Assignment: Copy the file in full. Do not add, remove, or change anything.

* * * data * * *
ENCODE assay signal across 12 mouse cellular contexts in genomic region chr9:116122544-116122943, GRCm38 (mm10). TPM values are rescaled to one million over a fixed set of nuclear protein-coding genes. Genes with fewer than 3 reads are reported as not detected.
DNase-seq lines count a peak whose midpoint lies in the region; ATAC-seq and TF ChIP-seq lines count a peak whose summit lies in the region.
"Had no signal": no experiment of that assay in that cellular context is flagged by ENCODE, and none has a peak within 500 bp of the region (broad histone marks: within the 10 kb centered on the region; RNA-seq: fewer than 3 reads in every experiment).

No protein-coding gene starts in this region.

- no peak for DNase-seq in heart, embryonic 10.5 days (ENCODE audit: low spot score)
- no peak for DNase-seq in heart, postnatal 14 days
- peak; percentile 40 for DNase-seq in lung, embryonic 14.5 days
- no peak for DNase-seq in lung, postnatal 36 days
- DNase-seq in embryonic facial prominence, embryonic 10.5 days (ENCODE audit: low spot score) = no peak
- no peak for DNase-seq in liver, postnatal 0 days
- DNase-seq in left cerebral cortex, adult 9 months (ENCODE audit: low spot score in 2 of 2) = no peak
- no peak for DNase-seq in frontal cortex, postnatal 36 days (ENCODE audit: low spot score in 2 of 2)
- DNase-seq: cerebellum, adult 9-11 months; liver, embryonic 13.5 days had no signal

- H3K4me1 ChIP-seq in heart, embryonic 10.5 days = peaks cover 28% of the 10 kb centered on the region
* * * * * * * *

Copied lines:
ENCODE assay signal across 12 mouse cellular contexts in genomic region chr9:116122544-116122943, GRCm38 (mm10). TPM values are rescaled to one million over a fixed set of nuclear protein-coding genes. Genes with fewer than 3 reads are reported as not detected.
DNase-seq lines count a peak whose midpoint lies in the region; ATAC-seq and TF ChIP-seq lines count a peak whose summit lies in the region.
"Had no signal": no experiment of that assay in that cellular context is flagged by ENCODE, and none has a peak within 500 bp of the region (broad histone marks: within the 10 kb centered on the region; RNA-seq: fewer than 3 reads in every experiment).

No protein-coding gene starts in this region.

- no peak for DNase-seq in heart, embryonic 10.5 days (ENCODE audit: low spot score)
- no peak for DNase-seq in heart, postnatal 14 days
- peak; percentile 40 for DNase-seq in lung, embryonic 14.5 days
- no peak for DNase-seq in lung, postnatal 36 days
- DNase-seq in embryonic facial prominence, embryonic 10.5 days (ENCODE audit: low spot score) = no peak
- no peak for DNase-seq in liver, postnatal 0 days
- DNase-seq in left cerebral cortex, adult 9 months (ENCODE audit: low spot score in 2 of 2) = no peak
- no peak for DNase-seq in frontal cortex, postnatal 36 days (ENCODE audit: low spot score in 2 of 2)
- DNase-seq: cerebellum, adult 9-11 months; liver, embryonic 13.5 days had no signal

- H3K4me1 ChIP-seq in heart, embryonic 10.5 days = peaks cover 28% of the 10 kb centered on the region